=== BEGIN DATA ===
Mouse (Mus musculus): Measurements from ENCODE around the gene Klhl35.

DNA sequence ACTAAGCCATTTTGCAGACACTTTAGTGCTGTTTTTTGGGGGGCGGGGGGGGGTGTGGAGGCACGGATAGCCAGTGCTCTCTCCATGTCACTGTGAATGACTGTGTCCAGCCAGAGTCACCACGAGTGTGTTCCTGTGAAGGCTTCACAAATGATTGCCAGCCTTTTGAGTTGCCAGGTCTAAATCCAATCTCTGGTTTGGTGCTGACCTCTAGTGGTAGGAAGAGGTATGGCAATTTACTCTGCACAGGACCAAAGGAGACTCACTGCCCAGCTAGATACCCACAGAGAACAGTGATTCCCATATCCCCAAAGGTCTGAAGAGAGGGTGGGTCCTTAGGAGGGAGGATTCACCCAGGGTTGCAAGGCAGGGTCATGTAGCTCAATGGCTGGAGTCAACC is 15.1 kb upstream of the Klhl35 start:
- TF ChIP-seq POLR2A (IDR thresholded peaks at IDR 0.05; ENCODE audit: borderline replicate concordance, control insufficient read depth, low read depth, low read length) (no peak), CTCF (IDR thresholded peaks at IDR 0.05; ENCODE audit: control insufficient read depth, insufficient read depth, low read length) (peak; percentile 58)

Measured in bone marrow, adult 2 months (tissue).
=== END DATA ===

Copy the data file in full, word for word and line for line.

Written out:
Mouse (Mus musculus): Measurements from ENCODE around the gene Klhl35.

DNA sequence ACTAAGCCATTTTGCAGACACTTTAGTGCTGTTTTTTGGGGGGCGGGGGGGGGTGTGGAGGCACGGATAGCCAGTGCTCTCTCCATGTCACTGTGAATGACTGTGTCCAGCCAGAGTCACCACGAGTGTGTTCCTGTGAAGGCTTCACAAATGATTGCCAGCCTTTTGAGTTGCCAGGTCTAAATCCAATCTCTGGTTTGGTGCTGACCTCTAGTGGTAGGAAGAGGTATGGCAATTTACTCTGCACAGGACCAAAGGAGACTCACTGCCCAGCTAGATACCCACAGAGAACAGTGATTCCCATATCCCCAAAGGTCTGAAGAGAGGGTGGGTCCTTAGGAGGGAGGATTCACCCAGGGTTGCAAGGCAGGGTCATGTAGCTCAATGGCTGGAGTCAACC is 15.1 kb upstream of the Klhl35 start:
- TF ChIP-seq POLR2A (IDR thresholded peaks at IDR 0.05; ENCODE audit: borderline replicate concordance, control insufficient read depth, low read depth, low read length) (no peak), CTCF (IDR thresholded peaks at IDR 0.05; ENCODE audit: control insufficient read depth, insufficient read depth, low read length) (peak; percentile 58)

Measured in bone marrow, adult 2 months (tissue).